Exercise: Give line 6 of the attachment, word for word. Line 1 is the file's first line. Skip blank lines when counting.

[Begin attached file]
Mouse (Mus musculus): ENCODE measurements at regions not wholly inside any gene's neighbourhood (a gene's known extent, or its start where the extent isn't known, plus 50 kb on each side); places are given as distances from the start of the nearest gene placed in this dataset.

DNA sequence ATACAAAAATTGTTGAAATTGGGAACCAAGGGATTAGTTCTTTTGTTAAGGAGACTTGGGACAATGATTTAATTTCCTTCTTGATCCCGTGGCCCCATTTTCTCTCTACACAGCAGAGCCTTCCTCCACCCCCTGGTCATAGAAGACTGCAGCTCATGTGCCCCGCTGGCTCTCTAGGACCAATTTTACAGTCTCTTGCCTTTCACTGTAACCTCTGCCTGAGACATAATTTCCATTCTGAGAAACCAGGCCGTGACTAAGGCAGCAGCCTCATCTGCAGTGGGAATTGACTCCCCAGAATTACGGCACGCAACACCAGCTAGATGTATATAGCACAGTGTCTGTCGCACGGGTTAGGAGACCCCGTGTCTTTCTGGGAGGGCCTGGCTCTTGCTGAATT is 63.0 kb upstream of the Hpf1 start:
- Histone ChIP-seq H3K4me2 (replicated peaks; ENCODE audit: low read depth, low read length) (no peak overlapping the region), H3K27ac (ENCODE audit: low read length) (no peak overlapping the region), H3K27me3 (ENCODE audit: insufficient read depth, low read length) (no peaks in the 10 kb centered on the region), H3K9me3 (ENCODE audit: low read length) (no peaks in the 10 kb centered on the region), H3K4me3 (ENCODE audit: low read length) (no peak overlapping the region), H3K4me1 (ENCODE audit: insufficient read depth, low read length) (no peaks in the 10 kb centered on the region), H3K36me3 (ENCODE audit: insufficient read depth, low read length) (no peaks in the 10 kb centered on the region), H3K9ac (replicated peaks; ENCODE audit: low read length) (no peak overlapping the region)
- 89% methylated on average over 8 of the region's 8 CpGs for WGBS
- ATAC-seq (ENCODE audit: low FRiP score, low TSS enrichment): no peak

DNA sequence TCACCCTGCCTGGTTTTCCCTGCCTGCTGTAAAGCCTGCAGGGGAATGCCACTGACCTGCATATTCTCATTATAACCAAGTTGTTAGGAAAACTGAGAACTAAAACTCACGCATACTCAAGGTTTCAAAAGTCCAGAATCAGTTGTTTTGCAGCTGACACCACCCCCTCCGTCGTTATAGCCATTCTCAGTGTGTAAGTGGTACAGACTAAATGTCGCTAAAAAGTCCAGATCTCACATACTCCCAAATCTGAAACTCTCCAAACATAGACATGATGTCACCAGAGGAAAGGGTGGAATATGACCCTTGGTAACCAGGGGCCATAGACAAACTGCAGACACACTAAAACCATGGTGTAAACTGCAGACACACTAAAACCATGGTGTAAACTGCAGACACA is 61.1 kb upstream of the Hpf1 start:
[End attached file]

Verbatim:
DNA sequence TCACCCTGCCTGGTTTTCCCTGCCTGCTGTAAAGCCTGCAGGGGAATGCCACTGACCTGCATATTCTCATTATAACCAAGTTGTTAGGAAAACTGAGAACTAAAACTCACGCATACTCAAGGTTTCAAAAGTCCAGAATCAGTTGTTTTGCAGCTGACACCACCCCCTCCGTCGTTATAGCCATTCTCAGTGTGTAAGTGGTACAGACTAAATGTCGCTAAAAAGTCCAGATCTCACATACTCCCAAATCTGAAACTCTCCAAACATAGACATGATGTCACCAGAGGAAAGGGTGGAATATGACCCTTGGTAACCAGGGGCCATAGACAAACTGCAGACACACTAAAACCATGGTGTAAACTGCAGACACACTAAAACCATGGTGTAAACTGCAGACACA is 61.1 kb upstream of the Hpf1 start: